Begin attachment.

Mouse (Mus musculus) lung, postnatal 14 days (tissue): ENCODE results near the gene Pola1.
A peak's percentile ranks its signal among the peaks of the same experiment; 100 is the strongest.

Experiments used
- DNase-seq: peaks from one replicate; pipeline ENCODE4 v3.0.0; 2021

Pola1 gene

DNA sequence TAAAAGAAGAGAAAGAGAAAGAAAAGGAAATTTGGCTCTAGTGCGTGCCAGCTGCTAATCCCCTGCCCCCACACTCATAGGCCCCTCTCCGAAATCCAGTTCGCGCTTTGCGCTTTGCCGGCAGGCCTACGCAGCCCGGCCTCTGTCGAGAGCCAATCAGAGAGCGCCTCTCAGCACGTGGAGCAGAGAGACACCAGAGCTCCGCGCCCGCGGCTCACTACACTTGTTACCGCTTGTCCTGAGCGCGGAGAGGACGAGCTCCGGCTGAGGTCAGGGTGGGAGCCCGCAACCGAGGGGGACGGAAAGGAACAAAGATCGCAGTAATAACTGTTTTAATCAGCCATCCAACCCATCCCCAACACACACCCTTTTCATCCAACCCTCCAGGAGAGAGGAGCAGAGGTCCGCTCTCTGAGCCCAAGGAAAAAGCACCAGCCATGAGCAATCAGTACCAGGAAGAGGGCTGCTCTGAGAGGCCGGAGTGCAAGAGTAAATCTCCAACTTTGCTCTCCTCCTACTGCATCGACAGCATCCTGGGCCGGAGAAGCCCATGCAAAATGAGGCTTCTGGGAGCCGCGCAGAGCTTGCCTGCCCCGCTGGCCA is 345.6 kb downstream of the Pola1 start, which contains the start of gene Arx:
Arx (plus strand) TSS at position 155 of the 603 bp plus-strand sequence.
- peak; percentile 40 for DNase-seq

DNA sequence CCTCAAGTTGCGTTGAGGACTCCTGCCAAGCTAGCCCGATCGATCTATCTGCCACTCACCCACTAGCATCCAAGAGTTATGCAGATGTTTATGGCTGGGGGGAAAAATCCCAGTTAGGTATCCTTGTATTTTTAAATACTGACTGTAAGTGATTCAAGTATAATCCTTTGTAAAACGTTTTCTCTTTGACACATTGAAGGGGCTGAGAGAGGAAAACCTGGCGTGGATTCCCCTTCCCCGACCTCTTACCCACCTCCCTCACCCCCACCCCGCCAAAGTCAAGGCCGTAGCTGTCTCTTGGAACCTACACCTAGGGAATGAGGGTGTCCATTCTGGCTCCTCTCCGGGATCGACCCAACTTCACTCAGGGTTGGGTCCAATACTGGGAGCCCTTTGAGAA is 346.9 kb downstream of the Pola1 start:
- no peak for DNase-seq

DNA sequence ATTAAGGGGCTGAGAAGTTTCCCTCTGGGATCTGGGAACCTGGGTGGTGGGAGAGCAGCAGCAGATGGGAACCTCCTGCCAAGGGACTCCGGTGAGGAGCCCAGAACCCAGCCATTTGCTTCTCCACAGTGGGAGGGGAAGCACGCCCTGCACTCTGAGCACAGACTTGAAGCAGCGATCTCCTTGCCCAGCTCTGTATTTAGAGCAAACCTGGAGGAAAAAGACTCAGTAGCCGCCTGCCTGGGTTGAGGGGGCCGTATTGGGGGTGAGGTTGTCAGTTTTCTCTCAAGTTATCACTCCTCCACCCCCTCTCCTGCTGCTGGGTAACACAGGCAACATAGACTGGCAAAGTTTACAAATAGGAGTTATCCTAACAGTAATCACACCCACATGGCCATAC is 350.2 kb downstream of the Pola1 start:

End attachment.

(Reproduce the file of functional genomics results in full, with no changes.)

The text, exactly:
Mouse (Mus musculus) lung, postnatal 14 days (tissue): ENCODE results near the gene Pola1.
A peak's percentile ranks its signal among the peaks of the same experiment; 100 is the strongest.

Experiments used
- DNase-seq: peaks from one replicate; pipeline ENCODE4 v3.0.0; 2021

Pola1 gene

DNA sequence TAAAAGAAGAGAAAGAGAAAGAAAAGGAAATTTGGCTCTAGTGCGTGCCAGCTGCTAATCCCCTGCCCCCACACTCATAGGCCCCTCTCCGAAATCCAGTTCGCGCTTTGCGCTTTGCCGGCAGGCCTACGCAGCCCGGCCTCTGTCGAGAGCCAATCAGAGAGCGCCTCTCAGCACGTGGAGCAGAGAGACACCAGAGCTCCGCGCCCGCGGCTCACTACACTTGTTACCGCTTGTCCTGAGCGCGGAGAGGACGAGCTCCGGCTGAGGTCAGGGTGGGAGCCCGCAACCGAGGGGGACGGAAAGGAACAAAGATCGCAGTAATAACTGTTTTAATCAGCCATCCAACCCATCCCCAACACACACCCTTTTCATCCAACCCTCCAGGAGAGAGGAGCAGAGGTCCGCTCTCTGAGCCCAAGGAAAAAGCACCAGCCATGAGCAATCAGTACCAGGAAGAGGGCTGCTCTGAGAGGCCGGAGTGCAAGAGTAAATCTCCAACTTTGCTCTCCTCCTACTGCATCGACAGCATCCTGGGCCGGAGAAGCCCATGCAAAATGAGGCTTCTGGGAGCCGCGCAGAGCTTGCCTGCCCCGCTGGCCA is 345.6 kb downstream of the Pola1 start, which contains the start of gene Arx:
Arx (plus strand) TSS at position 155 of the 603 bp plus-strand sequence.
- peak; percentile 40 for DNase-seq

DNA sequence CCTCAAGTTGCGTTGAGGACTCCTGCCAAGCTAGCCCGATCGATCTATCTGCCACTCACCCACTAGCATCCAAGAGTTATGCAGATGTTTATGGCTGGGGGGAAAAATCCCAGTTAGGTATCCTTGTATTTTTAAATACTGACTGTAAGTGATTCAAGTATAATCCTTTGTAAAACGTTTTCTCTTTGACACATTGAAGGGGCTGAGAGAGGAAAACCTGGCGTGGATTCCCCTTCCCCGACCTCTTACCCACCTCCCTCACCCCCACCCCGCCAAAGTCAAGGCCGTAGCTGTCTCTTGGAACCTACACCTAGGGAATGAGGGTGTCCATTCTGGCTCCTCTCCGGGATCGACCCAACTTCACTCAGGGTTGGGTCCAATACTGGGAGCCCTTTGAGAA is 346.9 kb downstream of the Pola1 start:
- no peak for DNase-seq

DNA sequence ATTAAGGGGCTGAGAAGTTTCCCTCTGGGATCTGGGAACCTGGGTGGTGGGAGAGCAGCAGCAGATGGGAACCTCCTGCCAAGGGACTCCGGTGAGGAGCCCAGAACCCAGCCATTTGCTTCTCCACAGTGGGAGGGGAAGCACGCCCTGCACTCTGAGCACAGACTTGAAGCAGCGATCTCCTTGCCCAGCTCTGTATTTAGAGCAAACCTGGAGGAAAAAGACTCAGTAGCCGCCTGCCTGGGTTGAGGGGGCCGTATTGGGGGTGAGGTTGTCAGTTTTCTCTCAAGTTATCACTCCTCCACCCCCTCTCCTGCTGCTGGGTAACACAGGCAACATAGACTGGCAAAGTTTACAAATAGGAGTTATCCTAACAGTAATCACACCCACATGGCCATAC is 350.2 kb downstream of the Pola1 start: